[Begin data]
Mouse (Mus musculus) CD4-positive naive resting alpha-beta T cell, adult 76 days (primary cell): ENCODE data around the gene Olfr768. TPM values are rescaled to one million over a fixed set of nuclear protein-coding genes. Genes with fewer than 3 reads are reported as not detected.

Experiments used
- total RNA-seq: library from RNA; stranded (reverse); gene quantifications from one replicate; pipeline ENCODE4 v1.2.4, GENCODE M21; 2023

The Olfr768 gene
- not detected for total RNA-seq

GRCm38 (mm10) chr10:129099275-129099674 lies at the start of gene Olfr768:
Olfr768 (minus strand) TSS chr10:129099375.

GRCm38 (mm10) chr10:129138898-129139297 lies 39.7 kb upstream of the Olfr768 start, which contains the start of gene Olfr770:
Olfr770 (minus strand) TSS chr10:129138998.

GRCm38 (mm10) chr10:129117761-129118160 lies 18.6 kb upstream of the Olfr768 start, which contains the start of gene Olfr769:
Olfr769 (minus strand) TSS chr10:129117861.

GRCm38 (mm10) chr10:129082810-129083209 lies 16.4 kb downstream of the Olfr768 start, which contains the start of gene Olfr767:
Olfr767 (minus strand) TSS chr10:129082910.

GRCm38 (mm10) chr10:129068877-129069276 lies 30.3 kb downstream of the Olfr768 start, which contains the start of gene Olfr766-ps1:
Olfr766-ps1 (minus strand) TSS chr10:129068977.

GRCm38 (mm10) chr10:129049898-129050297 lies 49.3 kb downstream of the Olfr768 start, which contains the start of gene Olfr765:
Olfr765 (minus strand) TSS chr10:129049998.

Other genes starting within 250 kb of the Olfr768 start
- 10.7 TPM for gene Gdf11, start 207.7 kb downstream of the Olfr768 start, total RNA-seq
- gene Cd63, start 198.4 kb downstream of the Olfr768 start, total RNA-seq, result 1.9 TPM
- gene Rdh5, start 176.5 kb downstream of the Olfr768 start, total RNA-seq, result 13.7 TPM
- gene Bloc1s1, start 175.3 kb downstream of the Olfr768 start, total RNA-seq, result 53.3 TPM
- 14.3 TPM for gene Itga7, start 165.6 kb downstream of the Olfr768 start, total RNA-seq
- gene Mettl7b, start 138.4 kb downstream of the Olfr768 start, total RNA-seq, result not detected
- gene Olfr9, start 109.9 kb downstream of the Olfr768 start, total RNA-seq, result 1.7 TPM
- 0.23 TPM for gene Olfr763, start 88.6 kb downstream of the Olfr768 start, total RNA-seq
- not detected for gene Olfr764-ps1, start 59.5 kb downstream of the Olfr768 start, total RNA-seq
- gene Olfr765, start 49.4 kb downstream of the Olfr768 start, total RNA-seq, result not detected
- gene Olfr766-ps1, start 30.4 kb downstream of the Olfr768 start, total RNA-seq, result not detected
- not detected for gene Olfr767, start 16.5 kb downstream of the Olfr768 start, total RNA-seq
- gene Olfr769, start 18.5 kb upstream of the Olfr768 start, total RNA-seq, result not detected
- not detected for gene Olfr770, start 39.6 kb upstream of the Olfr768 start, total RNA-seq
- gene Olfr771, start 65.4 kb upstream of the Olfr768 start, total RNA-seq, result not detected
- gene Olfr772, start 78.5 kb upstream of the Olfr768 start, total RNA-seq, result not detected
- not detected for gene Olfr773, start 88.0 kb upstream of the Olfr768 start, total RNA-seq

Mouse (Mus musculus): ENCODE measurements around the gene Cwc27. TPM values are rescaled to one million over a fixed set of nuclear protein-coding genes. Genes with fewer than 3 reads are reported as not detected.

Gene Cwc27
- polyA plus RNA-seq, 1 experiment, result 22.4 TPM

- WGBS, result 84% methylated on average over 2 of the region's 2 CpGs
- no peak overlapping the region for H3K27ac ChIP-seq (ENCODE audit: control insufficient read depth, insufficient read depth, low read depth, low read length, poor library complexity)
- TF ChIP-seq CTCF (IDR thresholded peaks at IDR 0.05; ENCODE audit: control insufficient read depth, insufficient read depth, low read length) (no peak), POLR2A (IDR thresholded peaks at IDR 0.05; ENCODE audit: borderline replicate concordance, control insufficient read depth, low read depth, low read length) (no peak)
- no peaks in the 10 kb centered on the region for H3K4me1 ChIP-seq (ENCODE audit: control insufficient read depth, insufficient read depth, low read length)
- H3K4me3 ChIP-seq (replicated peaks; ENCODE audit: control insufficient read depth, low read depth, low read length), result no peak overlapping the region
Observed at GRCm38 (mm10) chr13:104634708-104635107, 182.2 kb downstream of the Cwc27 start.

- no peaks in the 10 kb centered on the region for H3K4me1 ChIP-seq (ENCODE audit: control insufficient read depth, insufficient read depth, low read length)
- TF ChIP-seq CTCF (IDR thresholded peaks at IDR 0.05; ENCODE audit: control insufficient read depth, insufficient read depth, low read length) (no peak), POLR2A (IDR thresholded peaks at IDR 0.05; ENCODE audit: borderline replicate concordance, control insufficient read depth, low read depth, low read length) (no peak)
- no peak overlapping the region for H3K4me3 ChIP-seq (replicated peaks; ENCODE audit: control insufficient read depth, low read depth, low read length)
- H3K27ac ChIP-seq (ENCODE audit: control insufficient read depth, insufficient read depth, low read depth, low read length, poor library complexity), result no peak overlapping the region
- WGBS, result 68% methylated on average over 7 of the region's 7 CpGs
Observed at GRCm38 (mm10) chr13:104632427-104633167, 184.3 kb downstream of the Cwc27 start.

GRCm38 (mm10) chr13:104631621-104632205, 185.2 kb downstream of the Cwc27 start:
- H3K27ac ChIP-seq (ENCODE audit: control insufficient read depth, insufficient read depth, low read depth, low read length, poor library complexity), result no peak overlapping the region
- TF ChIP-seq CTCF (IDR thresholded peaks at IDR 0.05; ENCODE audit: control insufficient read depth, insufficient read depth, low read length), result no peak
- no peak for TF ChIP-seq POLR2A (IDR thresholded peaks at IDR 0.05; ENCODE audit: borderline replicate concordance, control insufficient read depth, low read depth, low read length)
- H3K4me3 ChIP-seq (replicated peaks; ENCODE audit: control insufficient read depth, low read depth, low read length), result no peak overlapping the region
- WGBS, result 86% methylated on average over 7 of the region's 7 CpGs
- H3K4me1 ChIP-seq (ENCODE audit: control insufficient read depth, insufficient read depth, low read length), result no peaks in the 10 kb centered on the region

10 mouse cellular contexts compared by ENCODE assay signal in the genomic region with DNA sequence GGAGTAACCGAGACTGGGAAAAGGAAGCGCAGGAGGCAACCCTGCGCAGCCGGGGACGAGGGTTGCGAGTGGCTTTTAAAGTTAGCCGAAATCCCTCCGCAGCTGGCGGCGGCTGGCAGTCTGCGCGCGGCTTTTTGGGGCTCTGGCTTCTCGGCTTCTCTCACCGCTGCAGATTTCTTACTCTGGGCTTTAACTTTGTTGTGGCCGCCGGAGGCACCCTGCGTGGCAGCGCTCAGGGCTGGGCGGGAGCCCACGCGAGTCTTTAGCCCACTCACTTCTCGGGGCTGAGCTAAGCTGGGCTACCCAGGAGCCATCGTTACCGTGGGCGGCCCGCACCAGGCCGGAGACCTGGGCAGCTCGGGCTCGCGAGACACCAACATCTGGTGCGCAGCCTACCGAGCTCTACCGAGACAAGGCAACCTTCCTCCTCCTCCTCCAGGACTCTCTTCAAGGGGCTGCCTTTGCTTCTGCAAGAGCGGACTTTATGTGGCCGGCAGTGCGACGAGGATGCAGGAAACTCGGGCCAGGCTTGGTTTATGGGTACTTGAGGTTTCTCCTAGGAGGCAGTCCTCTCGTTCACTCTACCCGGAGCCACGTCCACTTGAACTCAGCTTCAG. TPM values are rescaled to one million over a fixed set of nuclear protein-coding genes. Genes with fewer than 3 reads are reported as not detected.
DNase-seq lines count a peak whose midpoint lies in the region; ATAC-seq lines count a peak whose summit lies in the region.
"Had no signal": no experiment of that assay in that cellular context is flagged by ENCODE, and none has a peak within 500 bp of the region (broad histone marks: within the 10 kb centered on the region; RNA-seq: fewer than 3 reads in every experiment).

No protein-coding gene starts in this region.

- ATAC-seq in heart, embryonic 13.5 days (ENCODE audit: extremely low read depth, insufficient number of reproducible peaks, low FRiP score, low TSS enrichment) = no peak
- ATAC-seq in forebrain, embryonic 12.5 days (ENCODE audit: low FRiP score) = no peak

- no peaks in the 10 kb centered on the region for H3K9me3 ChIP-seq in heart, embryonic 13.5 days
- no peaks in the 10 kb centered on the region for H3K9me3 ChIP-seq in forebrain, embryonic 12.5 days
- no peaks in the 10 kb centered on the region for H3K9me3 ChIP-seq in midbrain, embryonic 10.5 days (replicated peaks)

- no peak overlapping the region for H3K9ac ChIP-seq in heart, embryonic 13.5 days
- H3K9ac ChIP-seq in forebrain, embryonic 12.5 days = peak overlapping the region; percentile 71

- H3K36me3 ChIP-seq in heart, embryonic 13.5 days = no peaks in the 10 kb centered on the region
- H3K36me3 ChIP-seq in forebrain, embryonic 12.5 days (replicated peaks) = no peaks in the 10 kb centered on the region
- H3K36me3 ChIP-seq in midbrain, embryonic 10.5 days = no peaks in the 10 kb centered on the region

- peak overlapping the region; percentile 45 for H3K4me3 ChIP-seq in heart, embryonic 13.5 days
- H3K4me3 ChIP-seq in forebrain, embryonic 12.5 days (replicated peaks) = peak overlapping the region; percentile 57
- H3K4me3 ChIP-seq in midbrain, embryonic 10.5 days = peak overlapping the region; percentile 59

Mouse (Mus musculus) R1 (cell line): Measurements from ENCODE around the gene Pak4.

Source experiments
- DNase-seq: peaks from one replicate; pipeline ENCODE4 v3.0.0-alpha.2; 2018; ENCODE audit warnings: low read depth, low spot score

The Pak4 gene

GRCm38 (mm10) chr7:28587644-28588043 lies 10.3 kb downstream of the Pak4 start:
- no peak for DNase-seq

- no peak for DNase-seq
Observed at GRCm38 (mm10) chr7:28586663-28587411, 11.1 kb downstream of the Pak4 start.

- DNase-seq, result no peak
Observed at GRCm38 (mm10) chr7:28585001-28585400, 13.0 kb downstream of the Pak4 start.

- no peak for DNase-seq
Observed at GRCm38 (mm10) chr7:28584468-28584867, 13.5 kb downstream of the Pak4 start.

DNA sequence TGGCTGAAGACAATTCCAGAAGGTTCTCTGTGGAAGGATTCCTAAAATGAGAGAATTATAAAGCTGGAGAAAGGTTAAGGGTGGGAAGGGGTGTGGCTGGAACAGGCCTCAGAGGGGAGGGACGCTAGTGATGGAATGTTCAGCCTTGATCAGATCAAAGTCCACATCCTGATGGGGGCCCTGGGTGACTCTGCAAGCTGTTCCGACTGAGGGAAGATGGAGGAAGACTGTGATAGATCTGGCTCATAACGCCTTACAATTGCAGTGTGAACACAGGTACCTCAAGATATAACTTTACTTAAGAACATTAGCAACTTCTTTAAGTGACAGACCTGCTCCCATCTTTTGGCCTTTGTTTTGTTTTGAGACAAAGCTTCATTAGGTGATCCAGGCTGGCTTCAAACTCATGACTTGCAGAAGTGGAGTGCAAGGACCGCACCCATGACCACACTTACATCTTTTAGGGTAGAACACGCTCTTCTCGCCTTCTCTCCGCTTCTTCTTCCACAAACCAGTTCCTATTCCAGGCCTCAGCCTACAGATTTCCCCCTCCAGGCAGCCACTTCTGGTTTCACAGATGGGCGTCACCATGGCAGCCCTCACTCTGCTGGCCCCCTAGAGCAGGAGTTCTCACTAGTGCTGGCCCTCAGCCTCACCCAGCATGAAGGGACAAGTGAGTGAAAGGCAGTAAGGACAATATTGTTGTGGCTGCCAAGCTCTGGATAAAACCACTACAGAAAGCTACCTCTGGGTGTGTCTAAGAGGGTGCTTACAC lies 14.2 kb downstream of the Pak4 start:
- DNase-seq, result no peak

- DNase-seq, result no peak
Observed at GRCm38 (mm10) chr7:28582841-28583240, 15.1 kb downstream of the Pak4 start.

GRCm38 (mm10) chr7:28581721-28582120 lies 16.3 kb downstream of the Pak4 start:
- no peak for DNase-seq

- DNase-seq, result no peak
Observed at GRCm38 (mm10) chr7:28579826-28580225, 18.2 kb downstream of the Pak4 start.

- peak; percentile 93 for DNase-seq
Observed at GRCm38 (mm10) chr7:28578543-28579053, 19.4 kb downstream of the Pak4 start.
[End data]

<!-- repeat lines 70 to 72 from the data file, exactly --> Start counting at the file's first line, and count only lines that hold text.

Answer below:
- H3K36me3 ChIP-seq in forebrain, embryonic 12.5 days (replicated peaks) = no peaks in the 10 kb centered on the region
- H3K36me3 ChIP-seq in midbrain, embryonic 10.5 days = no peaks in the 10 kb centered on the region

- peak overlapping the region; percentile 45 for H3K4me3 ChIP-seq in heart, embryonic 13.5 days